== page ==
John Fischer on Editing: The Writers Are Not Your Friends

I think that a good editor can’t afford to have any friends when he is operating as an editor. Time and again I have been tempted to publish something that is less than first-rate simply because it came from a friend or a friend of a friend.

A second hazard of the business: You may find yourself out of sympathy with writers. This is a very easy thing to do. Most writers are difficult people. They have abnormal amounts of ego. They couldn’t function as writers if they didn’t have that trait because it is a lonely, hard, and discouraging business. Writers are demanding, unreasonable, often ill-tempered and it is easy to find yourself gradually losing your empathy for them.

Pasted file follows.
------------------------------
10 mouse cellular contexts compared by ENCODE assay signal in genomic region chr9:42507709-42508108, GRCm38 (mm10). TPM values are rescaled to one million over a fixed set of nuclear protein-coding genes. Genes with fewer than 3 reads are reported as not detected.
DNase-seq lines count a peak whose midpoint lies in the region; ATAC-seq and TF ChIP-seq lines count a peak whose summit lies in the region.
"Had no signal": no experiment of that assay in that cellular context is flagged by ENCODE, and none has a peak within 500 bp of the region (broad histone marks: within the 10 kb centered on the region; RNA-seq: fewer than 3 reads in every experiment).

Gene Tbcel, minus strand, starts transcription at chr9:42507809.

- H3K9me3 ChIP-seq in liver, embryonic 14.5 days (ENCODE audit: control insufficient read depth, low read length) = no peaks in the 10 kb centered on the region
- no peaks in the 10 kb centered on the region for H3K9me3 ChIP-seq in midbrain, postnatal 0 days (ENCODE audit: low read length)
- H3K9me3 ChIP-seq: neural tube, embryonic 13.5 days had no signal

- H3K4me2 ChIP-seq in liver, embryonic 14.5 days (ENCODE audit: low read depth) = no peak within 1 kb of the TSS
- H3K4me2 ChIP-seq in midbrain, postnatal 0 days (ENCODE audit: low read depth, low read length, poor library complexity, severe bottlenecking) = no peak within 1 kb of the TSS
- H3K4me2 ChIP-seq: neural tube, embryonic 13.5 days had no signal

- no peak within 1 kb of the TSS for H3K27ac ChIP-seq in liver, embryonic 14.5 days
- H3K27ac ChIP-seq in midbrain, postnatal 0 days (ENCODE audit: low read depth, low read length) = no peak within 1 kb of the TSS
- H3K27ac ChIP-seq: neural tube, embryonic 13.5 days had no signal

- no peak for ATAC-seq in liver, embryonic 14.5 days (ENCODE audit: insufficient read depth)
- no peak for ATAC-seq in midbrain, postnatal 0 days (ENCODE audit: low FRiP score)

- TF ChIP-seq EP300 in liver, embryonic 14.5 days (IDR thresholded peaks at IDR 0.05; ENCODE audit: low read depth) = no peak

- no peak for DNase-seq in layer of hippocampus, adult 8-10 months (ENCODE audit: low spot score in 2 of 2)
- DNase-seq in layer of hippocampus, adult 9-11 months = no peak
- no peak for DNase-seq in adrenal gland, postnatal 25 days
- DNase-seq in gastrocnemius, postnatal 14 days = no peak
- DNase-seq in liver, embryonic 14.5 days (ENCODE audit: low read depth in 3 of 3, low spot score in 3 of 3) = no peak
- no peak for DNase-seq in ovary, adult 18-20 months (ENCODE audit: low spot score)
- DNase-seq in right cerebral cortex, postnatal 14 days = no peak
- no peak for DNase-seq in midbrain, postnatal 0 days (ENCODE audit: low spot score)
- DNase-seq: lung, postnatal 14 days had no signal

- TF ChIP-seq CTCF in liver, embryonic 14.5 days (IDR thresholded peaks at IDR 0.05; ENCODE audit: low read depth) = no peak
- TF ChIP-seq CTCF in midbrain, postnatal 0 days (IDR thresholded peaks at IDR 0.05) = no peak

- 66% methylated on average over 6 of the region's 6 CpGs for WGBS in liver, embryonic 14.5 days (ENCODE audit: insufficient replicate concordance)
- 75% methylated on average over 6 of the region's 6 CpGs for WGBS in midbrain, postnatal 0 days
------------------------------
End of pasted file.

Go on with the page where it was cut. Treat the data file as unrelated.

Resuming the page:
You must remember that your goal is at best that of a midwife; that writers are the ones who are doing the actual production, and if you can’t deal with them with enthusiasm then you are probably not going to be a good editor.

An editor ought to hurt a little every time he says no. He ought to realize that he is hurting the writer who maybe has invested months of work into a story. If you turn it down callously you probably don’t have the sensitivity that you ought to have for the job.

The ideal editor is one who keeps just a little ahead of his readers. The history of magazine publishing is littered with the bleached bones of publications that got too far ahead of their audience.

—Condensed from an essay by John Fischer in “Great Editors on Editing,” a booklet published in 1963 by the American Alumni Council. Fischer was editor of Harper’s magazine from 1935 to 1967.

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